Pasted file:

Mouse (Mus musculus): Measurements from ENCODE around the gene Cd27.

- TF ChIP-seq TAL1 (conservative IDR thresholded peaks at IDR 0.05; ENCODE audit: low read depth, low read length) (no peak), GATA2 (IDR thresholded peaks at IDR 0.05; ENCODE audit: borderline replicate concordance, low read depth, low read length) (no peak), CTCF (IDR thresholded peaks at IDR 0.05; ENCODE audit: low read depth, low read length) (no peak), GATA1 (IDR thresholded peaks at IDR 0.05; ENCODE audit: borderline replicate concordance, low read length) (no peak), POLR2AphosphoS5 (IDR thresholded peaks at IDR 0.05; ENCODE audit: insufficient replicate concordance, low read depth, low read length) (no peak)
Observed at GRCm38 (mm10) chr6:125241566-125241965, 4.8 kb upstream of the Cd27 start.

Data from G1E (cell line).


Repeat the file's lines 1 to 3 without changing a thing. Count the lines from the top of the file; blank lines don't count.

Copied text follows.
Mouse (Mus musculus): Measurements from ENCODE around the gene Cd27.

- TF ChIP-seq TAL1 (conservative IDR thresholded peaks at IDR 0.05; ENCODE audit: low read depth, low read length) (no peak), GATA2 (IDR thresholded peaks at IDR 0.05; ENCODE audit: borderline replicate concordance, low read depth, low read length) (no peak), CTCF (IDR thresholded peaks at IDR 0.05; ENCODE audit: low read depth, low read length) (no peak), GATA1 (IDR thresholded peaks at IDR 0.05; ENCODE audit: borderline replicate concordance, low read length) (no peak), POLR2AphosphoS5 (IDR thresholded peaks at IDR 0.05; ENCODE audit: insufficient replicate concordance, low read depth, low read length) (no peak)
Observed at GRCm38 (mm10) chr6:125241566-125241965, 4.8 kb upstream of the Cd27 start.